Project-Based Organizational Chart

If your business runs different projects at the same time, a project-based organizational chart may be your best option. Construction businesses, for example, may assemble teams of workers for each project based on available supervisors and workers, and teams may change from project to project as special skills are needed elsewhere. Team members are chosen for their specific skill sets, and may be assigned to a different project with different leaders and team members for each job. In a project-based organizational chart, executives are at the top, and project managers are beneath, clustered with the current team members assigned to the project. 

Other small businesses may adopt a project-based organizational chart to address special projects drawn from all over the organization. Law firms may assemble diverse teams to collaborate on important cases, or marketing companies may need team members with different skills for certain initiatives.

Establishing a project-based org chart can give teams clarity about their roles for their specific projects.

Matrix Organizational Chart

Matrix structures are as complex as they sound. This type of org chart provides team members with info on how reporting works from the top down and across teams. A matrix structure depicts cross-functional teams with more than one chain of command, where team members are assigned to multiple projects and report to more than one manager. 


In a marketing company scenario, for example, graphic artists and writers may work on a number of deliverables for various marketing initiatives at the same time. They would communicate and report to the account representative or project manager in charge of each project, as well as to their own department managers. In addition, they collaborate with other creatives.

Steps to Creating Your Own Chart

There are a number of free or low-cost tools online to help you create different types of organizational charts. Here’s how to get it done.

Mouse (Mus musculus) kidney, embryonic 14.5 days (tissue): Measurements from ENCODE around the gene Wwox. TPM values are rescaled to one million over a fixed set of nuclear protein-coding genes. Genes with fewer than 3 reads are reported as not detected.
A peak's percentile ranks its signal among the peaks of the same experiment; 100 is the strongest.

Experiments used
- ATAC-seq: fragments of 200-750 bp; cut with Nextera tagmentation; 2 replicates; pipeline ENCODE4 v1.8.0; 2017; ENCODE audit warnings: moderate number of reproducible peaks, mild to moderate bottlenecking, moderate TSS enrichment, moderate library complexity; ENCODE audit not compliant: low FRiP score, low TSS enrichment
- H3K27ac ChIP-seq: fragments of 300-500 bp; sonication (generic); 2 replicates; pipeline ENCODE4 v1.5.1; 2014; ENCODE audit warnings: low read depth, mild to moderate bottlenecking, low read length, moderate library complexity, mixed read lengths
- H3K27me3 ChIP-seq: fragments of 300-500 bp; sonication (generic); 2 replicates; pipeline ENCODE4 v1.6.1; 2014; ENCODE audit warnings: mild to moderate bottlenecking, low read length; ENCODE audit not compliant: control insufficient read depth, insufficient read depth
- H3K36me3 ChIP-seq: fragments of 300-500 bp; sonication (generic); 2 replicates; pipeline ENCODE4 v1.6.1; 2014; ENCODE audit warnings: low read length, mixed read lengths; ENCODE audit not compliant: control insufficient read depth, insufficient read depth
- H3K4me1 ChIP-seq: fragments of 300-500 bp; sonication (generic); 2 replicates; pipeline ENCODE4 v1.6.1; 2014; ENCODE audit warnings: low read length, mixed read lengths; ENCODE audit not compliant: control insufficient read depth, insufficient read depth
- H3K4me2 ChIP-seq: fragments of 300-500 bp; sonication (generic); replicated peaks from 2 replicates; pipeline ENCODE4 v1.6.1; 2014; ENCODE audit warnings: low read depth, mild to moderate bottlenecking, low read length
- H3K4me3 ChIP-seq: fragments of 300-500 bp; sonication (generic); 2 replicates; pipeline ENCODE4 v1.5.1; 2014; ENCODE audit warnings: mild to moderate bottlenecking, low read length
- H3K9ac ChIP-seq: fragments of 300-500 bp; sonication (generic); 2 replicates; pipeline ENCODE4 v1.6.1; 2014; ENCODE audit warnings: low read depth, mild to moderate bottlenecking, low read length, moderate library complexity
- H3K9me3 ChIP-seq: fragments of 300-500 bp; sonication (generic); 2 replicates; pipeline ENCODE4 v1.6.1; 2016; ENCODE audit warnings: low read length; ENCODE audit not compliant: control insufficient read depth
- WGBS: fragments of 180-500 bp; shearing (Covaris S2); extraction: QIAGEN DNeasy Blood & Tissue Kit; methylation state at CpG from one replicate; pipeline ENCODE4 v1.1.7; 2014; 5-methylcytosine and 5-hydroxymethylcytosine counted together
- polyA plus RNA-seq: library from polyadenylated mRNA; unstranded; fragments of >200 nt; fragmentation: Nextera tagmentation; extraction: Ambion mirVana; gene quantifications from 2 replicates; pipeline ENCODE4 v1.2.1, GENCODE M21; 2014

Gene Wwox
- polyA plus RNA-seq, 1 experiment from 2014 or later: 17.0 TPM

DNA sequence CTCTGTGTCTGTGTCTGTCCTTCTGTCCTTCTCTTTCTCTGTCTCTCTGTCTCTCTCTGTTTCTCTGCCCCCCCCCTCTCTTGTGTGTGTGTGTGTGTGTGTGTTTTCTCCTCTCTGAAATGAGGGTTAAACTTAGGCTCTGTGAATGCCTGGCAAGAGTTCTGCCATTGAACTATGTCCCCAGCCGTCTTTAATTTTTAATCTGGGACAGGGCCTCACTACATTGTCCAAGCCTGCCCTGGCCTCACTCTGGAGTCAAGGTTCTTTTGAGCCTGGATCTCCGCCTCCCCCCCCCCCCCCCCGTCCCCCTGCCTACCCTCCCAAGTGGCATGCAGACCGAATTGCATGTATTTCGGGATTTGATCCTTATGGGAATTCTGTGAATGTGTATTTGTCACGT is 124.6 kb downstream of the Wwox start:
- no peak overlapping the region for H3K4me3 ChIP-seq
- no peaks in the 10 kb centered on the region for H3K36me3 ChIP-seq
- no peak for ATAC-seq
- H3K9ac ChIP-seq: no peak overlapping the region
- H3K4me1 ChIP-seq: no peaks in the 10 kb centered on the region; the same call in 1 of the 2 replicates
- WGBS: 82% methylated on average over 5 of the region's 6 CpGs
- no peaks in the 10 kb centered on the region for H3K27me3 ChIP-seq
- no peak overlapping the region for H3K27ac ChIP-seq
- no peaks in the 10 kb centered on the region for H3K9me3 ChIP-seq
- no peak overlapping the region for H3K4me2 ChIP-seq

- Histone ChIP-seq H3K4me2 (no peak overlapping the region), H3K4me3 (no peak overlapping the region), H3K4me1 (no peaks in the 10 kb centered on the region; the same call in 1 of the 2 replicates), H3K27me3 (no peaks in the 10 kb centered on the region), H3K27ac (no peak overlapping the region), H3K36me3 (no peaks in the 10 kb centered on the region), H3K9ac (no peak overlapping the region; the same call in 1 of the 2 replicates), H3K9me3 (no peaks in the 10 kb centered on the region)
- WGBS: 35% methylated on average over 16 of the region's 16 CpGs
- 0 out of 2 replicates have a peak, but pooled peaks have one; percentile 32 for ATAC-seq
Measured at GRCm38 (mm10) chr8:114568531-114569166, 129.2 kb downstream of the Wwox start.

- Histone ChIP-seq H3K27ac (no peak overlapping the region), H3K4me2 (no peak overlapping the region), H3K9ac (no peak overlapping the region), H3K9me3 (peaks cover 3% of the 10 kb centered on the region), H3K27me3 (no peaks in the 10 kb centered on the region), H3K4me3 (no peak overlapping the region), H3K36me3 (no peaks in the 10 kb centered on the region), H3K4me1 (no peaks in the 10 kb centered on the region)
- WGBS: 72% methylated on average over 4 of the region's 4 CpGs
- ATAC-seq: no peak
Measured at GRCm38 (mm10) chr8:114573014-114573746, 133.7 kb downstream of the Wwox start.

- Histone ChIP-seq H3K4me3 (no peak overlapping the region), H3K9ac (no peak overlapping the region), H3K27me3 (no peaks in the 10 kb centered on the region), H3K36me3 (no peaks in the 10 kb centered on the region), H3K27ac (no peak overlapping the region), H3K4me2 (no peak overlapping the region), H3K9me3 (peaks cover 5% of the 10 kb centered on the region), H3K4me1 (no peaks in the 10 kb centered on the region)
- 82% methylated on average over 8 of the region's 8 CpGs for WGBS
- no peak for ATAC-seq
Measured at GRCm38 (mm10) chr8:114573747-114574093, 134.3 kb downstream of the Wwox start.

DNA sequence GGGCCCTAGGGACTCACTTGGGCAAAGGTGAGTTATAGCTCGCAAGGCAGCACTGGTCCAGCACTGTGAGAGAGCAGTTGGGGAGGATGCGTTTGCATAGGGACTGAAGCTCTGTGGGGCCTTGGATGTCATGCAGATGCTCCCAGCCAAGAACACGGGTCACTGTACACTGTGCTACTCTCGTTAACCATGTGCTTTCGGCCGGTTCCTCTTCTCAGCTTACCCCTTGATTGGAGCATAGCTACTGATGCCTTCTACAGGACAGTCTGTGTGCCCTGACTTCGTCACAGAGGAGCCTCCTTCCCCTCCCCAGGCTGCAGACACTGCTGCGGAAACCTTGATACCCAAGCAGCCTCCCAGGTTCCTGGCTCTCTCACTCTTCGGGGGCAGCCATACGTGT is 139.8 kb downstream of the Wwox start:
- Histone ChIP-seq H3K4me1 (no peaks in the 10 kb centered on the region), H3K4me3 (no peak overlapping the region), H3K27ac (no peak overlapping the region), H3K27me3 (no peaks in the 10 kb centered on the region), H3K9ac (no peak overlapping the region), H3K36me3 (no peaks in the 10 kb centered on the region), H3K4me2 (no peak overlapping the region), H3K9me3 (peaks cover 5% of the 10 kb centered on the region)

First, determine what type of organizational chart best fits your small business.

Next, make a spreadsheet containing the information you want to include in the chart, or find a program compatible with your HR software, customer relationship management (CRM) system, or employee database. Typical information may include:

  • Photo
  • Name
  • Department or supervisor
  • Job title
  • Contact information

Then, choose an organizational chart generator. There are a few popular options online, though not all of them are free:

Last, just import your information into the program you like best and save it. If your information is organized, it should only take a few minutes.

The Bottom Line

When choosing an organizational chart software, bear in mind that you’ll need to update it on a regular basis. Most online organizational chart services offer paid plans that integrate with your existing employee database and update automatically when employees leave, are hired, or change positions. If you own a larger company with a lot of employees, an digitally integrated app could save you time and labor costs on maintenance. Plus, it may always be up-to-date.

Realistically, if you have a tiny company with just a few employees, you may not need an organizational chart. But we bet it will come in handy in that moment when you can’t remember the names of the last few people you hired or whether someone reporting to you works in administration or accounting. 

Article Sources

  1. Pingboard. "Types of Business Organizational Structures." Accessed March 4, 2020.